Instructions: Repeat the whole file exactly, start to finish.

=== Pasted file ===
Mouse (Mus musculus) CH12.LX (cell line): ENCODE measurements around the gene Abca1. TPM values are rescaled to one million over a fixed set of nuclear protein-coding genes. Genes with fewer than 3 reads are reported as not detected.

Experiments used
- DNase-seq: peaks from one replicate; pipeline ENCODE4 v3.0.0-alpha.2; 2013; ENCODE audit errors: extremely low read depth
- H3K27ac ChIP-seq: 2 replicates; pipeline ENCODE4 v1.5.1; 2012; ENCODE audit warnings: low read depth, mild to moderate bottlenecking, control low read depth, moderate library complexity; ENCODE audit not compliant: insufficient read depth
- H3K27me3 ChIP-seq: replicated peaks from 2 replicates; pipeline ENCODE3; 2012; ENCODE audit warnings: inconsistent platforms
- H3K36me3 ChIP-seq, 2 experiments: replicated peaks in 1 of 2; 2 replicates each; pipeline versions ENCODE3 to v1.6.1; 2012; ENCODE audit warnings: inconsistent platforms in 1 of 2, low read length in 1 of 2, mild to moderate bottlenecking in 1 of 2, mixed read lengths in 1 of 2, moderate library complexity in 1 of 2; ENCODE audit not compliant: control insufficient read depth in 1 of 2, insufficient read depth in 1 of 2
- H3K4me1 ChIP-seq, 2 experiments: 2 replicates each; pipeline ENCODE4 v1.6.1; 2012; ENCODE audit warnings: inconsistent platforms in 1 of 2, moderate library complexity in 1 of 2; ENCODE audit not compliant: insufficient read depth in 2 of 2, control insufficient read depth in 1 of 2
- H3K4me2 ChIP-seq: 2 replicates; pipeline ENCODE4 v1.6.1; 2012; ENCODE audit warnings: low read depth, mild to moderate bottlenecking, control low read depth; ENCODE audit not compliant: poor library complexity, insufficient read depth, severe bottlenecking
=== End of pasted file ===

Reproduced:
Mouse (Mus musculus) CH12.LX (cell line): ENCODE measurements around the gene Abca1. TPM values are rescaled to one million over a fixed set of nuclear protein-coding genes. Genes with fewer than 3 reads are reported as not detected.

Experiments used
- DNase-seq: peaks from one replicate; pipeline ENCODE4 v3.0.0-alpha.2; 2013; ENCODE audit errors: extremely low read depth
- H3K27ac ChIP-seq: 2 replicates; pipeline ENCODE4 v1.5.1; 2012; ENCODE audit warnings: low read depth, mild to moderate bottlenecking, control low read depth, moderate library complexity; ENCODE audit not compliant: insufficient read depth
- H3K27me3 ChIP-seq: replicated peaks from 2 replicates; pipeline ENCODE3; 2012; ENCODE audit warnings: inconsistent platforms
- H3K36me3 ChIP-seq, 2 experiments: replicated peaks in 1 of 2; 2 replicates each; pipeline versions ENCODE3 to v1.6.1; 2012; ENCODE audit warnings: inconsistent platforms in 1 of 2, low read length in 1 of 2, mild to moderate bottlenecking in 1 of 2, mixed read lengths in 1 of 2, moderate library complexity in 1 of 2; ENCODE audit not compliant: control insufficient read depth in 1 of 2, insufficient read depth in 1 of 2
- H3K4me1 ChIP-seq, 2 experiments: 2 replicates each; pipeline ENCODE4 v1.6.1; 2012; ENCODE audit warnings: inconsistent platforms in 1 of 2, moderate library complexity in 1 of 2; ENCODE audit not compliant: insufficient read depth in 2 of 2, control insufficient read depth in 1 of 2
- H3K4me2 ChIP-seq: 2 replicates; pipeline ENCODE4 v1.6.1; 2012; ENCODE audit warnings: low read depth, mild to moderate bottlenecking, control low read depth; ENCODE audit not compliant: poor library complexity, insufficient read depth, severe bottlenecking